Wingnuts Paula, Lily, Elaine, Kathryn and Gill

So Saturday morning found me and five other unsuspecting ‘wingnuts’, Steph, Paula, Elaine, Kathryn and Gill, ‘winging our way’ (pun absolutely intended!) up the M62 through the drizzle in the hope of finding clearer skies at Breighton Airfield in Yorkshire. Our first attempt at the wing walking challenge had been cancelled due to bad weather in June. We were praying that we wouldn’t be faced with a repeat performance. Having endured a five month wait between touting the idea around every friend and colleague I could find to the actual wing walk day, I greeted my gang of girls with nervous anticipation. I needn’t have worried. In spite of a dire forecast, the skies cleared, the sun shone and we were significantly over-dressed in our ‘made for the day’ Wing Walking Sweatshirts.

Mike our pilot and his wife Jenny from Wing Walking Displays were there to greet us and put frazzled nerves at ease. Even the safety video and the warning that, ‘in the event of a crash, bi-planes tend to flip over, the wing walker being the first thing to hit the ground’ failed to deter any of my Braveheart team of women from climbing aboard and strapping themselves into the safety harness.

I, an apparently sane woman with all my mental faculties intact, was standing on the outside of a plane!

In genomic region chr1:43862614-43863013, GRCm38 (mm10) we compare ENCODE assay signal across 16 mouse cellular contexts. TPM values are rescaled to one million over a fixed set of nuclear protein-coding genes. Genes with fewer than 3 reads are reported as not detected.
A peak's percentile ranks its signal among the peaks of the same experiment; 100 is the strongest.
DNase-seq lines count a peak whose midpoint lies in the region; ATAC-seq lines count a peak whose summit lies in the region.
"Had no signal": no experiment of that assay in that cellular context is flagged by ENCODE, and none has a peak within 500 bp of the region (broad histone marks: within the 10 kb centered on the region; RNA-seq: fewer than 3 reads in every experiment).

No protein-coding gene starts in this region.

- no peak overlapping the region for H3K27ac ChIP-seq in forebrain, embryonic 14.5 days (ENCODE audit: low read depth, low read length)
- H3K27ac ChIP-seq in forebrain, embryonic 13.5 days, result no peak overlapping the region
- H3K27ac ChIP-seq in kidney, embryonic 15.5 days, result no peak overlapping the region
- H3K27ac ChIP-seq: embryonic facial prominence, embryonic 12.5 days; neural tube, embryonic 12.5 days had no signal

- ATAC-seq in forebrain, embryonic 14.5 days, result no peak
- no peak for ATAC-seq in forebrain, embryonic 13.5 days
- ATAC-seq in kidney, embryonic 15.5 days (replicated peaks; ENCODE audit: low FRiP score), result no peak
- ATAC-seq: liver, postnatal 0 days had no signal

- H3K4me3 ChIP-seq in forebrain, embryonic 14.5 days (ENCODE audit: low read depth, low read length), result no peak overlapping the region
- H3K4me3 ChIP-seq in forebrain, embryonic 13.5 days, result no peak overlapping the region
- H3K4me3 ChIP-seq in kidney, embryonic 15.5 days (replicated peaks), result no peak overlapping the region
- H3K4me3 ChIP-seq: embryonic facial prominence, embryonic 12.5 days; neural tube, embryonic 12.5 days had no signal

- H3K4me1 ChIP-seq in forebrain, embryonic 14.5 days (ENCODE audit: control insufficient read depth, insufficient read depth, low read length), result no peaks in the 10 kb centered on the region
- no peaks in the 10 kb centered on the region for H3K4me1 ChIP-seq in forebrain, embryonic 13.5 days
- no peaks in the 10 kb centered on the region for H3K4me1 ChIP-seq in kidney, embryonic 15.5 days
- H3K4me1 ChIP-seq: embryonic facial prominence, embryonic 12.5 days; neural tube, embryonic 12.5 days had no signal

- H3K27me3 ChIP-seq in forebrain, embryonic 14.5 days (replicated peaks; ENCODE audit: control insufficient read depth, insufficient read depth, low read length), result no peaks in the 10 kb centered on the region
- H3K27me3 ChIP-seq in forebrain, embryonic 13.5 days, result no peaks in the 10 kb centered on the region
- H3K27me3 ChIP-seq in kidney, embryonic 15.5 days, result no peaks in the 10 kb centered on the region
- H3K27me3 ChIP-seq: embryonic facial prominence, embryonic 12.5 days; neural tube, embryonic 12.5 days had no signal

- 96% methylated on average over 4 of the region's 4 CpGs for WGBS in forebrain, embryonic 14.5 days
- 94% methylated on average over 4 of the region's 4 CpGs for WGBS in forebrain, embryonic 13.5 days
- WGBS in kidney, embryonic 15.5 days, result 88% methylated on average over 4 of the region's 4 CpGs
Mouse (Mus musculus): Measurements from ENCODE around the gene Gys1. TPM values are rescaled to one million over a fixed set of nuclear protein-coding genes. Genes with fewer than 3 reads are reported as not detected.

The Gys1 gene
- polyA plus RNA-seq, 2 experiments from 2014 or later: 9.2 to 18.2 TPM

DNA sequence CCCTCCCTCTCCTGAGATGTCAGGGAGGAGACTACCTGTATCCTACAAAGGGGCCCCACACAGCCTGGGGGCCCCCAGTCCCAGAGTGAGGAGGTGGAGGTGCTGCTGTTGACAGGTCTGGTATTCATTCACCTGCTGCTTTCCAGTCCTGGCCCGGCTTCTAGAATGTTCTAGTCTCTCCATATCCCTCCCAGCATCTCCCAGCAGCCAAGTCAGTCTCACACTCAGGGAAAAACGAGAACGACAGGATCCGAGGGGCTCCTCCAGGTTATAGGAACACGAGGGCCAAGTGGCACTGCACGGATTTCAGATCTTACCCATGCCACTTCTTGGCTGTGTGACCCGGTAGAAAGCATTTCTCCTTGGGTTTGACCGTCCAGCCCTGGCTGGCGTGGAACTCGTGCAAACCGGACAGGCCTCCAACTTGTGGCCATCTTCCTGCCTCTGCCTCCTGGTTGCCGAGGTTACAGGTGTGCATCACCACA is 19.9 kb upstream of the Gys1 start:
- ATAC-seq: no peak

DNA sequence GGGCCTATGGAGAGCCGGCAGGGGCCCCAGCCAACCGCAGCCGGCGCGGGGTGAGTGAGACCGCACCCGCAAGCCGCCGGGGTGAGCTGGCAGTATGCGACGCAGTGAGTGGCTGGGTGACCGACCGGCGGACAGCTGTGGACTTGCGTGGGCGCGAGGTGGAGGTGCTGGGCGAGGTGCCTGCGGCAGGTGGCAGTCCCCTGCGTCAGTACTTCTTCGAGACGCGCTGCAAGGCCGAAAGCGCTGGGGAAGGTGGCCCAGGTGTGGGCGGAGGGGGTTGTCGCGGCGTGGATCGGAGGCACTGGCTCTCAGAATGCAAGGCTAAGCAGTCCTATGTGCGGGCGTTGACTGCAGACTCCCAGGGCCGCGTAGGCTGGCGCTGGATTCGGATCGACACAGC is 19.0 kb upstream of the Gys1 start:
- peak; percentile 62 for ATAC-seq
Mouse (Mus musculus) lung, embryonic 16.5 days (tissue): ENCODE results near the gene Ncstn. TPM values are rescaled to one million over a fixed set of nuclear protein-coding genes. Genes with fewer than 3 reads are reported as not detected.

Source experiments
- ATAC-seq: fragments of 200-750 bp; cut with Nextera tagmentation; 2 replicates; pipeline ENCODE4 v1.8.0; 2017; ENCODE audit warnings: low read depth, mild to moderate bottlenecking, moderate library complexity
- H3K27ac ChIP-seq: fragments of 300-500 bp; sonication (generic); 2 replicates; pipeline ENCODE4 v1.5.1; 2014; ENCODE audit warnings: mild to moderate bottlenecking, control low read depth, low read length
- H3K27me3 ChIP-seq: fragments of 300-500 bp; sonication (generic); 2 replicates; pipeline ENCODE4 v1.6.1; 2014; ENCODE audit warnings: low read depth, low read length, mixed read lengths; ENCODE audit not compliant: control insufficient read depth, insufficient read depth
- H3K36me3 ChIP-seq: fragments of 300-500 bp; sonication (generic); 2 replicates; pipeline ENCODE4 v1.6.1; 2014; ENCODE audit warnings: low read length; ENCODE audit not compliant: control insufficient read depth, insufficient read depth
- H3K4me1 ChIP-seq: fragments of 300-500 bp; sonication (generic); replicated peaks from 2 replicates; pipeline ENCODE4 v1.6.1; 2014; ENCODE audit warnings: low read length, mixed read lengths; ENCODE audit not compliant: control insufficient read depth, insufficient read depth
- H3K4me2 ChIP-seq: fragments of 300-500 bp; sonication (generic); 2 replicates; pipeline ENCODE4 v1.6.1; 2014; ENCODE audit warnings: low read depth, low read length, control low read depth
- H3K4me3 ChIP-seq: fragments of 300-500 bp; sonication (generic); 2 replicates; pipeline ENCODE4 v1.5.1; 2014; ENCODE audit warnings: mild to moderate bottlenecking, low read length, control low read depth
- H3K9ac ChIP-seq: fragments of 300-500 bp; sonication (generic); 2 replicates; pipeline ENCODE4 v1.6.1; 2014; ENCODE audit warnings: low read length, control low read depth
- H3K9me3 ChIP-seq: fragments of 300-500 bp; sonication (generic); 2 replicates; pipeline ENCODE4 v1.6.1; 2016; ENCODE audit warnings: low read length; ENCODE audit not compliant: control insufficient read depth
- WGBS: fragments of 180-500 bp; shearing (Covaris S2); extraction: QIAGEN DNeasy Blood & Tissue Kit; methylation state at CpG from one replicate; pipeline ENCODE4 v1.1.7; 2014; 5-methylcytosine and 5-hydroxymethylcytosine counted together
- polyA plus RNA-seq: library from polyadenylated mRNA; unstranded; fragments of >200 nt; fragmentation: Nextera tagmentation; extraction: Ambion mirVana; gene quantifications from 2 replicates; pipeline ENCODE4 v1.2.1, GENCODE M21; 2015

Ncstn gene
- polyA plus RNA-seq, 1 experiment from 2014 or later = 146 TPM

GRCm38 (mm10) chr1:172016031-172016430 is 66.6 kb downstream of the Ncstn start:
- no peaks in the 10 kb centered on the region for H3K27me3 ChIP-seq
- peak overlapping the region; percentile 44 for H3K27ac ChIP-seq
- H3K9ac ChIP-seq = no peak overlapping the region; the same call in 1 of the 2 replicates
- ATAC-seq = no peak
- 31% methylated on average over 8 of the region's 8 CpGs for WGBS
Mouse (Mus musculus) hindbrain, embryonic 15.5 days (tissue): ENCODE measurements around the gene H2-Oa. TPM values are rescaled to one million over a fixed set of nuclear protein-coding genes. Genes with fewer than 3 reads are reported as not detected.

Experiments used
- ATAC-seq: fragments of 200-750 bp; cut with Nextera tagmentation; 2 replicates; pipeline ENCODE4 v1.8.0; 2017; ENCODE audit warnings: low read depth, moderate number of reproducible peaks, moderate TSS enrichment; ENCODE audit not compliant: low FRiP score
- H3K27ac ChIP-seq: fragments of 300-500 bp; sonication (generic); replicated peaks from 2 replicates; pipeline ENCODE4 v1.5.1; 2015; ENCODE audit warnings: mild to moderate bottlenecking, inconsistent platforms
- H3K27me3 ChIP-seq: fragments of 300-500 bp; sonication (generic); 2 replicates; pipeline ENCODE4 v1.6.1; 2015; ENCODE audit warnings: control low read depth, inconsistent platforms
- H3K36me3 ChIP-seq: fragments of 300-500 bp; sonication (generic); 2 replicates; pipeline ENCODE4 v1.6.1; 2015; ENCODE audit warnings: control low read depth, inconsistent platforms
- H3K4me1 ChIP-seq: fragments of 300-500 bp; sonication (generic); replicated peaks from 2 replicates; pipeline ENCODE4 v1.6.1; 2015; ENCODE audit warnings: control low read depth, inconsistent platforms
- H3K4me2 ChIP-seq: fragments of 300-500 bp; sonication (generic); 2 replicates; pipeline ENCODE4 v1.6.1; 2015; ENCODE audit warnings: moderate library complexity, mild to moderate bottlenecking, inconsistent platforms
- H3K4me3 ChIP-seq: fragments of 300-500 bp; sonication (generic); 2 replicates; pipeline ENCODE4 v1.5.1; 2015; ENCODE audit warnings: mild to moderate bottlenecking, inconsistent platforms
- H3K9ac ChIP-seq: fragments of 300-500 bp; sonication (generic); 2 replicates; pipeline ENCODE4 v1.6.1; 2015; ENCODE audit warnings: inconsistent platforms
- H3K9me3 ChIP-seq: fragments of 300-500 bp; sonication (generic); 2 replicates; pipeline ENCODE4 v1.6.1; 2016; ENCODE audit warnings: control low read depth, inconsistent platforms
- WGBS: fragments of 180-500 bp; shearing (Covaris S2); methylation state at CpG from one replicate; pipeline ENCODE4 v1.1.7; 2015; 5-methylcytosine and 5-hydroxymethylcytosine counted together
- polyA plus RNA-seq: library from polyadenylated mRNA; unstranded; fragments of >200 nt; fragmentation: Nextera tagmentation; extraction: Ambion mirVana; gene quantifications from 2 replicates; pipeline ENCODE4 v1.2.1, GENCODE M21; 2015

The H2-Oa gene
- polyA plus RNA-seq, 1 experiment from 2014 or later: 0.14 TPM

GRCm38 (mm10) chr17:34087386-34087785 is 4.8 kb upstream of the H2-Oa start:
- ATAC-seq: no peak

What’s it like? is a question I have been asked countless times since completing the challenge 48 hours ago. Well, not surprisingly, it’s the closest thing you can get to flying! I mean flying without the encumbrance of a 747 or any other commercial plane that you might usually experience when heading off for a quick jaunt abroad. The exhilaration of feeling the 100 mph wind hit your face and taking a true birds eye view of the toy town buildings below. You will never experience such freedom. I felt so close to Kathy as Mike the pilot swooped and banked over the miniature trees and airfield below.

Take off was like a trundle in a tractor over a bumpy field but getting airborne felt as easy as stepping off a kerb – the gentle rise to meet the clouds as the ground recedes below you and the realisation that I, Lily Newman, an apparently sane woman with all my mental faculties intact, was standing on the outside of a plane and there was a chap sat in the cockpit six feet below me flying it. Arms outstretched (somewhat briefly – the force of the wind makes it very difficult to maintain your pterodactyl stance) and laughing hysterically, I knew that Kathy, one of the most adventurous women you could every which to meet, would thoroughly approve of our bonkers endeavour. As a lover of climbing and a conqueror of Kilimanjaro and Everest Basecamp, she would have been the first in line to sign up for something quite so extreme.

I knew that she was with us. On a day where lightning and heavy rain was predicted, we were basking in sunshine.